Parkview Mountain is the highest and most massive peak in the east-west-trending Rabbit Ears Range, which separates North and Middle Parks. It is located on the Continental Divide in Grand and Jackson Counties, Colorado, approximately 20 miles northwest of Granby and 30 miles south of Walden.
From the west.
Once the snow is gone, Parkview Mountain can easily be ascended from any direction without climbing anything more difficult than second or rarely, third class. One may be able to seek out some fourth class scrambling on the cirque wall above the headwaters of Willow Creek on the north side of the peak. Some moderately steep snow can be climbed in the winter and spring.
Views from the summit are very rewarding in all directions, and the local geology is varied and interesting.
From the south
Access to the mountain begins near Willow Creek Pass on Colorado Route 125 between Walden and Granby. One can start hiking from the pass, or drive in part way on primitive roads accessing the northeastern cirque and the southeast slopes.
Parkview Mountain is on the USGS Parkview Mountain and Radial Mountain 7.5 minute Quads.
Willow Creek Cirque
Parkview Mountain can be easily climbed from any direction. All of the ridges are easy class 2 hikes. The cirque walls are steeper and contain much loose rock. Climbs of the cirque walls are probably only of interest to those wanting to study the geology or to climb some moderately steep snow early in the season.
The most obvious routes from the Willow Creek Pass area are the East and Northeast Ridges. Both are easily accessed from the road up Pass Creek. Hike from the pass, or drive as far as your vehicle will allow.
Detailed descriptions of the approaches and climbs of the East (this website calls what I consider to be the East Ridge - the Southeast Ridge - there is a true Southeast ridge on the southeast part of the mountain) and Northeast Ridges are provided at climbmountains.com Parkview Mountain.
Member Scott Patterson reports that there is now a marked backcountry ski trail (marked with poles for winter use) that ascends the summer Mulestay Jeep Road and southeast ridge to the summit.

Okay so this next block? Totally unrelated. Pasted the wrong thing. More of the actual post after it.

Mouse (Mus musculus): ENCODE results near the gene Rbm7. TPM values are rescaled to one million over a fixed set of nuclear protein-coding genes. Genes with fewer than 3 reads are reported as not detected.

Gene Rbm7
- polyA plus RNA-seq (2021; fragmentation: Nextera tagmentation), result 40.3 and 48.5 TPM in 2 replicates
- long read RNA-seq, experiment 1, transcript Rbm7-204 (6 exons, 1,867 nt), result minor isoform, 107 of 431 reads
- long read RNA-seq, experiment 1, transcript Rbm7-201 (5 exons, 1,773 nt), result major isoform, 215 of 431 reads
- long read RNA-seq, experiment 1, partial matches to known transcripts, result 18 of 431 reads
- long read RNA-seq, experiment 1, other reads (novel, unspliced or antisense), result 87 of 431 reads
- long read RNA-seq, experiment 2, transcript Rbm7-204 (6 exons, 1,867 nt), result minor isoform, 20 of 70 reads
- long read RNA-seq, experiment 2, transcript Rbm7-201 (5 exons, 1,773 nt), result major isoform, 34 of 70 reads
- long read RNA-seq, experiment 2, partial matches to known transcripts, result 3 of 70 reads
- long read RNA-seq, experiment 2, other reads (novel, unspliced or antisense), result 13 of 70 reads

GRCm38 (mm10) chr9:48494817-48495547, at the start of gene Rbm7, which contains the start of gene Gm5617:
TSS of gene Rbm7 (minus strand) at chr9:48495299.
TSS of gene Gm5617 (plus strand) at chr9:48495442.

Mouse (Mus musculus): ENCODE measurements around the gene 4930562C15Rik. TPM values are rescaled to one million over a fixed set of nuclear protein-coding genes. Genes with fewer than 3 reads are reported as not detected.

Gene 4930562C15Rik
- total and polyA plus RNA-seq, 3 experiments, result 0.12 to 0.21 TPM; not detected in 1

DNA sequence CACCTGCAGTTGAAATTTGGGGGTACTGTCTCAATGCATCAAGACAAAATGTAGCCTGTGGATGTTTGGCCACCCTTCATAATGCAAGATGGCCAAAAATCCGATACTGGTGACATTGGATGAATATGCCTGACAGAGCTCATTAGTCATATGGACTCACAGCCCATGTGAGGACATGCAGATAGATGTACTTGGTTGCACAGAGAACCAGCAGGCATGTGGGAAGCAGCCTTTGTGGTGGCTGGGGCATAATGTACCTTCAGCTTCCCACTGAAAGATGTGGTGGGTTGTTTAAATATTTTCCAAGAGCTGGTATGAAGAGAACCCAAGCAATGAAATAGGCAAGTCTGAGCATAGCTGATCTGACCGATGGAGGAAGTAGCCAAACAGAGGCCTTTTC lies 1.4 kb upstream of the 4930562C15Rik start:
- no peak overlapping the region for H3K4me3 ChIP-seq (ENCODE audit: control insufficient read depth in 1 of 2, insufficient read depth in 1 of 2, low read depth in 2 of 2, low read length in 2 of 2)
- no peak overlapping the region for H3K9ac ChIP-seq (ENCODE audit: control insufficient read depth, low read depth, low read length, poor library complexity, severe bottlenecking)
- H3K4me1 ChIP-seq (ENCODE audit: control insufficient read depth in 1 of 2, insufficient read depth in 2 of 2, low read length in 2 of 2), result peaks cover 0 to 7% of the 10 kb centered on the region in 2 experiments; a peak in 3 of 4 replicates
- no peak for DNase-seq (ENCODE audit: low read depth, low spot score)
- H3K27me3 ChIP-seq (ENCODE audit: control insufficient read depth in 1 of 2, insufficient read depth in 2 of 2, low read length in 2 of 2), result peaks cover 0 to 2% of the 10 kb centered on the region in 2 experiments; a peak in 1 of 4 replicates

It is part of the new Grand County winter trail system and is on the new GC trail system sketch map handed out by the Forest Service office in Kremmling.
As of 2009, Scott reports: "Unfortuantely, with some exceptions (such as the NE ridge) most the trees are now dead around Parkview Mountain due the pine beetle epidemic. Only the highest ones have survived."
Historic Lookout (1972)
There is a historic fire lookout on the summit of Parkview Mountain.
It was built in 1916 and used until 1948. It fell into disrepair, but has recently been restored to usable condition. I spent four or five nights there in 1972 - it IS frightening during a lightning storm!
As in most Colorado mountains - expect afternoon thunderstorms.
Afternoon thunderstorms over the Rabbit Ears Range. Parkview Mountain lower left.
The Parkview Mountain Stock is one of several Oligocene - Miocene volcanic centers along the Rabbit Ears Range. Other centers in the range include Little Haystack Mountain, the Poison Ridge Intrusive Center and Haystack Mountain. The extrusive rocks from these centers form a series of flows called the Rabbit Ears Volcanics. The present occurrence of the Rabbit Ears Volcanics is confined to the western portions of the Rabbit Ears Range and none are found in the immediate vicinity of Parkview Mountain. The sedimentary rocks intruded by these centers are the 6,000 to 10,000 foot thick Middle Park Formation consisting of arkosic sandstones, mudstones, siltstones, and volcanic-rock pebble conglomerates. Some of these sediments are exposed in cirque walls on Parkview Mountain. The best exposure is in the cirque at the head of Willow Creek.
The Parkview Mountain Stock is composed of quartz latite porphyry and intrudes the Middle Park Formation of Late Cretaceous and Early Tertiary age. Two systems of quartz latite porphyry dikes of pre-stock and post-stock ages are also present in the area. The post-stock dikes show a roughly radial pattern about the stock. A quartz monzonite intrusive not exposed in outcrop, but intersected by a drill hole, is present at depth in the area.
Relatively minor copper, lead, zinc, and silver mineralization occurs in brecciated and silicified contact zones and in veins in the area, but not in sufficient amounts to be of current economic interest. There are several old underground mines in the northeast cirque. In the late 1960s and 1970s, the area was of interest because of moderate to intense alteration and mineralization associated with the stock, which suggests the possibility of a disseminated molybdenite (Urad-Henderson type) mineral deposit.
Detailed geologic mapping, geochemical sampling, geophysical surveys, and core drilling have not discovered economic concentrations of minerals associated with the Parkview Mountain Stock.